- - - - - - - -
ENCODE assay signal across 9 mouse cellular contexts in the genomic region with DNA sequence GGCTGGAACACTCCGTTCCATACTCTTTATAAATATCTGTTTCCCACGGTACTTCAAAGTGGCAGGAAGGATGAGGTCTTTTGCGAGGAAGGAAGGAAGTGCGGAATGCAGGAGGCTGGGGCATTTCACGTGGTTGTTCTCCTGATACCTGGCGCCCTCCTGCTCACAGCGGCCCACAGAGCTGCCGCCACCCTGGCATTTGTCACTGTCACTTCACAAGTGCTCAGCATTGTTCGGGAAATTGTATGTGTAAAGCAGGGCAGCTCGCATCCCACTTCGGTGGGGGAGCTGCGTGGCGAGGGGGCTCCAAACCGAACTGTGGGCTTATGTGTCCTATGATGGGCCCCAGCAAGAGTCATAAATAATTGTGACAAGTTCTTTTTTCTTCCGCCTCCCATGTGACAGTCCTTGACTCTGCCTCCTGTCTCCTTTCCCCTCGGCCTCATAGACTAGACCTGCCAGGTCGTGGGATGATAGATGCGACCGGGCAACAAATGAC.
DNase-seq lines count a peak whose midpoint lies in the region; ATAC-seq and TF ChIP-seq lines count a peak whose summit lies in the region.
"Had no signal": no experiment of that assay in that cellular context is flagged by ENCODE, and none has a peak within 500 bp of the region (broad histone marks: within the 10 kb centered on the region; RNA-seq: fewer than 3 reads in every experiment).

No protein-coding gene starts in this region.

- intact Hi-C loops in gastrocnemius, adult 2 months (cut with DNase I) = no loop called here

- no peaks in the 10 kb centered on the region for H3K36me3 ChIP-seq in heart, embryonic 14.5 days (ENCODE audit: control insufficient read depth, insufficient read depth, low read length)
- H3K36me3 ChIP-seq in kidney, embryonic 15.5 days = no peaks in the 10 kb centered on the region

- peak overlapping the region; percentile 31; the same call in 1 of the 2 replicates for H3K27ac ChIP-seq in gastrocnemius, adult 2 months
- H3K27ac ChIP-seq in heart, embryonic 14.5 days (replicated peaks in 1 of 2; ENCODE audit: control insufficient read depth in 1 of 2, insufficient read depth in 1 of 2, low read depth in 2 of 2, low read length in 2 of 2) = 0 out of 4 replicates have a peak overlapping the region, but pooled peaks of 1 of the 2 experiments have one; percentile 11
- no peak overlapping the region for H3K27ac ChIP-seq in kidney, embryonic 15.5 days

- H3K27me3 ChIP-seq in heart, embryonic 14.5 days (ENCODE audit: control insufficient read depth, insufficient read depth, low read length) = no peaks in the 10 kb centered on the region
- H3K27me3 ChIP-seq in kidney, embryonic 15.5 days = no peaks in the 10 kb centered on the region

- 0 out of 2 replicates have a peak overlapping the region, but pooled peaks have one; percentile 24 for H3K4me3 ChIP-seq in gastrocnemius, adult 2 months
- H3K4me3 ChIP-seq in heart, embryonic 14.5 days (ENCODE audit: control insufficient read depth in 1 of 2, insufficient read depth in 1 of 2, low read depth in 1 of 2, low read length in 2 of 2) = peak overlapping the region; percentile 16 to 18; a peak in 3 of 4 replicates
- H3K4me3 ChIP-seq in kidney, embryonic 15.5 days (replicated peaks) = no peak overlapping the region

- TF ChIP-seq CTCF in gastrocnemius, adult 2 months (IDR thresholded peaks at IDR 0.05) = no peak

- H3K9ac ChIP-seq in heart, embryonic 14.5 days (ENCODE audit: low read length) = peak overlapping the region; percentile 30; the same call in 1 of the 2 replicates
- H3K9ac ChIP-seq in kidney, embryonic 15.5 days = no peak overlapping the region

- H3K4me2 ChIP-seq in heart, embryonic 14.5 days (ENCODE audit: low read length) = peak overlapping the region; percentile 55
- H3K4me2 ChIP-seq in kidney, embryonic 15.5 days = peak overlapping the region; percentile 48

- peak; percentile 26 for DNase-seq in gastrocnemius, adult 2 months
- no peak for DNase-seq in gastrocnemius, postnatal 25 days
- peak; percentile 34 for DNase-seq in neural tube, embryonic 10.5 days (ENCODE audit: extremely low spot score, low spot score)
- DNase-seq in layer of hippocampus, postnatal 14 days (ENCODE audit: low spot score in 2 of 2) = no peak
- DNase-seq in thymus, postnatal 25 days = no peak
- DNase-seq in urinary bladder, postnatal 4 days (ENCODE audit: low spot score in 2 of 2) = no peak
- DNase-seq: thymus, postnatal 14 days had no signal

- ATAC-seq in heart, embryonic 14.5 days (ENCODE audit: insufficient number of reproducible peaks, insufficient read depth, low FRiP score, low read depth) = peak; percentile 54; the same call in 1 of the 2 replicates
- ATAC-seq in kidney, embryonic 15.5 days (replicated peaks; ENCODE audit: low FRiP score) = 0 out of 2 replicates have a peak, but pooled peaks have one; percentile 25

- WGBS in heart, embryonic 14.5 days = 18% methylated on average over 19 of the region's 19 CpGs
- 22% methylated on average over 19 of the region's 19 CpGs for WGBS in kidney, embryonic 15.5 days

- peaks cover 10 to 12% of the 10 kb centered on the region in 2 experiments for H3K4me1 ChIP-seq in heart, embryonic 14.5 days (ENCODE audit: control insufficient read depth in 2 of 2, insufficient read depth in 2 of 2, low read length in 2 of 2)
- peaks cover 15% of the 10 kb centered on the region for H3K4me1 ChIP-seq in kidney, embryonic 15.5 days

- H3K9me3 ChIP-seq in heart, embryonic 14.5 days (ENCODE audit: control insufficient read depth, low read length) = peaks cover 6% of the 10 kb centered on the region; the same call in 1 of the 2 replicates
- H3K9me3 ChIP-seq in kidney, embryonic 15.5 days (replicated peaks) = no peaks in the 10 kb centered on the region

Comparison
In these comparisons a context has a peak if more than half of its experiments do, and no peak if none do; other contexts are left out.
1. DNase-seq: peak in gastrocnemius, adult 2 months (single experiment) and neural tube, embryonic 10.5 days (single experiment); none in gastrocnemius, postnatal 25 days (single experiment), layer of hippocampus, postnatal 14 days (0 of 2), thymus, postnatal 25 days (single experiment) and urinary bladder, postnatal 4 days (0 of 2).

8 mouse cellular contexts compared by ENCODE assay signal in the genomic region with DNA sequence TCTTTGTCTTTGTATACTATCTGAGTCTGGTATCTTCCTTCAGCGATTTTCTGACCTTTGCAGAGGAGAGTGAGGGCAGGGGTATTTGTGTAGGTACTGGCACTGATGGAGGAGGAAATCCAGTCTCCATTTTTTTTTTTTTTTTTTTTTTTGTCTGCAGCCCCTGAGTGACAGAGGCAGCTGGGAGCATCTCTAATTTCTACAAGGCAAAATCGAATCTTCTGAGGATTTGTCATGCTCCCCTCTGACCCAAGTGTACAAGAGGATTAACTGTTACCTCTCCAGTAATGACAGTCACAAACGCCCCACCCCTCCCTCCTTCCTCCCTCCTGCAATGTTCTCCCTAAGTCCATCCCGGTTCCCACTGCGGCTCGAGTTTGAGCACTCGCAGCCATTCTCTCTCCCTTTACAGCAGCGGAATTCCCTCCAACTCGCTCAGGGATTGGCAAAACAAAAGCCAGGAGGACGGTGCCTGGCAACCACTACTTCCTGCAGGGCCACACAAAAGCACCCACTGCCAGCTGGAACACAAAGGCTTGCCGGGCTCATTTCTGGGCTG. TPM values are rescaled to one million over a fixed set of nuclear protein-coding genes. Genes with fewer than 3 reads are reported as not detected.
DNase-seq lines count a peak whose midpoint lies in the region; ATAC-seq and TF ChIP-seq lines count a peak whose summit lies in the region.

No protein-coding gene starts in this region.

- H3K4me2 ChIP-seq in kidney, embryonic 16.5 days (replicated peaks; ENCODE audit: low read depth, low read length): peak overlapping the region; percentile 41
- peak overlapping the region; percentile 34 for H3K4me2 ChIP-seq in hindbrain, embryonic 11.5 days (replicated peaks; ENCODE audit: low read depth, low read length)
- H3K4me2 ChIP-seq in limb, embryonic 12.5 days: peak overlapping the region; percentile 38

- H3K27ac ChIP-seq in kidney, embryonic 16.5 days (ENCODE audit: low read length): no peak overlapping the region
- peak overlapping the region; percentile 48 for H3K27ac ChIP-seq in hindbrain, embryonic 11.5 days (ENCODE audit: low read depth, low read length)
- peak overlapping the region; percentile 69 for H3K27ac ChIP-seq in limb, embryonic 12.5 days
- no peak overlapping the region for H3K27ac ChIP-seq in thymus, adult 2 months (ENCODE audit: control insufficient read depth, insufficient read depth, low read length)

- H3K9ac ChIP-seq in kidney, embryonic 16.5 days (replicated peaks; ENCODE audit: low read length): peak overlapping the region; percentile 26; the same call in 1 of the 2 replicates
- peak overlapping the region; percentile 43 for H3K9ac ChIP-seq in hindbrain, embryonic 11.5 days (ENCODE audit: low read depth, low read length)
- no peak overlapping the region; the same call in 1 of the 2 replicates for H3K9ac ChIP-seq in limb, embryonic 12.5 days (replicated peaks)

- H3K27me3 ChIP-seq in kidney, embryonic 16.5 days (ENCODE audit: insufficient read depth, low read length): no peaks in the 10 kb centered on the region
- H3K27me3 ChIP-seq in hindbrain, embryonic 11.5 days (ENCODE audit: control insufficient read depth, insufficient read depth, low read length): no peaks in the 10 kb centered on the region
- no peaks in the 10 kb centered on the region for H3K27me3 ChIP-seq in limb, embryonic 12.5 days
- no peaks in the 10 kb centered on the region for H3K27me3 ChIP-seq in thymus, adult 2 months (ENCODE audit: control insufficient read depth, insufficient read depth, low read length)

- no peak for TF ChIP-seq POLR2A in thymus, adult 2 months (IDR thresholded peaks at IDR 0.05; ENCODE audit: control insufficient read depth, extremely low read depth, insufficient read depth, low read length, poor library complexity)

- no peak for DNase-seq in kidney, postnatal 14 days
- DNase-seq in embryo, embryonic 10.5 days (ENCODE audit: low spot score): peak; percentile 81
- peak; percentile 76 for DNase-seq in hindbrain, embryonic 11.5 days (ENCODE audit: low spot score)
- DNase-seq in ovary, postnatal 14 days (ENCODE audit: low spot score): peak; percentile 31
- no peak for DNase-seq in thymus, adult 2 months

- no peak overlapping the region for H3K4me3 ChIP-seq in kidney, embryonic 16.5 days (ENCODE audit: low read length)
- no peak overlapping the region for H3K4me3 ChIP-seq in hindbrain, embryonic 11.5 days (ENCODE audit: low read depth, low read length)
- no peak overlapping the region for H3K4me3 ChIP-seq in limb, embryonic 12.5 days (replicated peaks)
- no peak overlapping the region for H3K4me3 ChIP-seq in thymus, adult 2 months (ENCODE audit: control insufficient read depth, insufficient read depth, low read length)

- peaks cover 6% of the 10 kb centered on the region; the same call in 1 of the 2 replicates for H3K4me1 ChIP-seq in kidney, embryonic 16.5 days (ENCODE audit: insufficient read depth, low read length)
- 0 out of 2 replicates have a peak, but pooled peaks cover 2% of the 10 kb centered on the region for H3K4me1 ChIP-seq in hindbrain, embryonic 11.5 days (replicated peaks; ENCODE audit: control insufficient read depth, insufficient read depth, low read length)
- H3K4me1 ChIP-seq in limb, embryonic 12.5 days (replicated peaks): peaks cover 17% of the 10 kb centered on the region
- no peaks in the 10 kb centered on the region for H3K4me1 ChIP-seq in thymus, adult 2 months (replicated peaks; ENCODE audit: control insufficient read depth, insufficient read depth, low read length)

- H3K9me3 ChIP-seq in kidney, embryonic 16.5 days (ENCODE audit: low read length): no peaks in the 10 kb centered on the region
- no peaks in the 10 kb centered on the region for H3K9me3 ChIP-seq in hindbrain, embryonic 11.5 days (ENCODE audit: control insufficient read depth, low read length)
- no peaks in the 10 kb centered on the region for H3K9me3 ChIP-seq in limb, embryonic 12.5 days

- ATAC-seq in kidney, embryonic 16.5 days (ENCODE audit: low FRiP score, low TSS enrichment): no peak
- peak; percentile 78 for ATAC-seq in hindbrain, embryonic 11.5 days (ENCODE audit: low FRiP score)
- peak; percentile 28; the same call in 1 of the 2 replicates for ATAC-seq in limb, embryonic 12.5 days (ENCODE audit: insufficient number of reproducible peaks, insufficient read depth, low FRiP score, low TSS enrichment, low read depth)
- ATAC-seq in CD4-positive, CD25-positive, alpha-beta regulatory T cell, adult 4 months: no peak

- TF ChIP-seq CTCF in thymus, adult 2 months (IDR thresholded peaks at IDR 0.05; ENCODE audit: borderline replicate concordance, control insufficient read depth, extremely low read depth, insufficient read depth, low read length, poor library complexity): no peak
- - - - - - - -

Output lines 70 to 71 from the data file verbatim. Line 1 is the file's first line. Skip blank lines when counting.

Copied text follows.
- H3K9me3 ChIP-seq in kidney, embryonic 16.5 days (ENCODE audit: low read length): no peaks in the 10 kb centered on the region
- no peaks in the 10 kb centered on the region for H3K9me3 ChIP-seq in hindbrain, embryonic 11.5 days (ENCODE audit: control insufficient read depth, low read length)